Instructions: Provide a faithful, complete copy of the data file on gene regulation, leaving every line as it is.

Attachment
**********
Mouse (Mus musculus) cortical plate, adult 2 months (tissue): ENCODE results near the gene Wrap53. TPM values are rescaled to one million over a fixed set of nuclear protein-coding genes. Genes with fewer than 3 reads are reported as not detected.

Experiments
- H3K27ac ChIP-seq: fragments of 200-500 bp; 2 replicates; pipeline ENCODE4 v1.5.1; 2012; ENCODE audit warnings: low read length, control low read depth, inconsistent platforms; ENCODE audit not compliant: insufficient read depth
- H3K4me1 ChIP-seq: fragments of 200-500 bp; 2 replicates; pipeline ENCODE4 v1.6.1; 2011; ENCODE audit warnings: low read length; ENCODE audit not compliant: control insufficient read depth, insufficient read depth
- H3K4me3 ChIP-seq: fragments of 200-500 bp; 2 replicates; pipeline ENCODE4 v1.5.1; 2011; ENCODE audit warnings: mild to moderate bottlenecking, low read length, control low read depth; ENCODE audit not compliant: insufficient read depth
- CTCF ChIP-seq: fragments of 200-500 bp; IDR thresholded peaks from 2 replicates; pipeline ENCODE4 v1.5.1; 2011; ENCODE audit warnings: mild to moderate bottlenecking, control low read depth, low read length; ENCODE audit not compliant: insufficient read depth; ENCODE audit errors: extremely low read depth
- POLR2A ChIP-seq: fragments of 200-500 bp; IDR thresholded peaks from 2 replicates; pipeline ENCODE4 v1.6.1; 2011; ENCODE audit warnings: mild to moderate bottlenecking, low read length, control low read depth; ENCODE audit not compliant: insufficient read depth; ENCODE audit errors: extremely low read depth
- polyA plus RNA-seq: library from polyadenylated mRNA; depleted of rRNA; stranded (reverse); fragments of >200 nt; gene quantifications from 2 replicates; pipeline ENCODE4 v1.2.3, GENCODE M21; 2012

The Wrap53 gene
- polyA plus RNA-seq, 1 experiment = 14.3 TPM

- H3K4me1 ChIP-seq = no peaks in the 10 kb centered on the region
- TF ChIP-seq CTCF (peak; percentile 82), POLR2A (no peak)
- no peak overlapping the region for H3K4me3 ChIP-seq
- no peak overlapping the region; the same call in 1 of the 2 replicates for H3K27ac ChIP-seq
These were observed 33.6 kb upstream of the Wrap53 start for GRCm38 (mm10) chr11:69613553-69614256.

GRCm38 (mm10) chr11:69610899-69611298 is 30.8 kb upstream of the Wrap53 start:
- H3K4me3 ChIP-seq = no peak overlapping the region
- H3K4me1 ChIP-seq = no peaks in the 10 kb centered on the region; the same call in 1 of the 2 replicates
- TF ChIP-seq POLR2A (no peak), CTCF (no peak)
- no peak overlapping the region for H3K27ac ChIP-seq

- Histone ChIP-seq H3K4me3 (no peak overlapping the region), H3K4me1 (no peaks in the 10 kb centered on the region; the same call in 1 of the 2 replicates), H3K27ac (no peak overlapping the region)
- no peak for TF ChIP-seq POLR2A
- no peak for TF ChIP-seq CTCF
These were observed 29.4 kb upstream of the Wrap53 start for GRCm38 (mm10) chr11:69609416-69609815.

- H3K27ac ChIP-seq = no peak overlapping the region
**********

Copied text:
Mouse (Mus musculus) cortical plate, adult 2 months (tissue): ENCODE results near the gene Wrap53. TPM values are rescaled to one million over a fixed set of nuclear protein-coding genes. Genes with fewer than 3 reads are reported as not detected.

Experiments
- H3K27ac ChIP-seq: fragments of 200-500 bp; 2 replicates; pipeline ENCODE4 v1.5.1; 2012; ENCODE audit warnings: low read length, control low read depth, inconsistent platforms; ENCODE audit not compliant: insufficient read depth
- H3K4me1 ChIP-seq: fragments of 200-500 bp; 2 replicates; pipeline ENCODE4 v1.6.1; 2011; ENCODE audit warnings: low read length; ENCODE audit not compliant: control insufficient read depth, insufficient read depth
- H3K4me3 ChIP-seq: fragments of 200-500 bp; 2 replicates; pipeline ENCODE4 v1.5.1; 2011; ENCODE audit warnings: mild to moderate bottlenecking, low read length, control low read depth; ENCODE audit not compliant: insufficient read depth
- CTCF ChIP-seq: fragments of 200-500 bp; IDR thresholded peaks from 2 replicates; pipeline ENCODE4 v1.5.1; 2011; ENCODE audit warnings: mild to moderate bottlenecking, control low read depth, low read length; ENCODE audit not compliant: insufficient read depth; ENCODE audit errors: extremely low read depth
- POLR2A ChIP-seq: fragments of 200-500 bp; IDR thresholded peaks from 2 replicates; pipeline ENCODE4 v1.6.1; 2011; ENCODE audit warnings: mild to moderate bottlenecking, low read length, control low read depth; ENCODE audit not compliant: insufficient read depth; ENCODE audit errors: extremely low read depth
- polyA plus RNA-seq: library from polyadenylated mRNA; depleted of rRNA; stranded (reverse); fragments of >200 nt; gene quantifications from 2 replicates; pipeline ENCODE4 v1.2.3, GENCODE M21; 2012

The Wrap53 gene
- polyA plus RNA-seq, 1 experiment = 14.3 TPM

- H3K4me1 ChIP-seq = no peaks in the 10 kb centered on the region
- TF ChIP-seq CTCF (peak; percentile 82), POLR2A (no peak)
- no peak overlapping the region for H3K4me3 ChIP-seq
- no peak overlapping the region; the same call in 1 of the 2 replicates for H3K27ac ChIP-seq
These were observed 33.6 kb upstream of the Wrap53 start for GRCm38 (mm10) chr11:69613553-69614256.

GRCm38 (mm10) chr11:69610899-69611298 is 30.8 kb upstream of the Wrap53 start:
- H3K4me3 ChIP-seq = no peak overlapping the region
- H3K4me1 ChIP-seq = no peaks in the 10 kb centered on the region; the same call in 1 of the 2 replicates
- TF ChIP-seq POLR2A (no peak), CTCF (no peak)
- no peak overlapping the region for H3K27ac ChIP-seq

- Histone ChIP-seq H3K4me3 (no peak overlapping the region), H3K4me1 (no peaks in the 10 kb centered on the region; the same call in 1 of the 2 replicates), H3K27ac (no peak overlapping the region)
- no peak for TF ChIP-seq POLR2A
- no peak for TF ChIP-seq CTCF
These were observed 29.4 kb upstream of the Wrap53 start for GRCm38 (mm10) chr11:69609416-69609815.

- H3K27ac ChIP-seq = no peak overlapping the region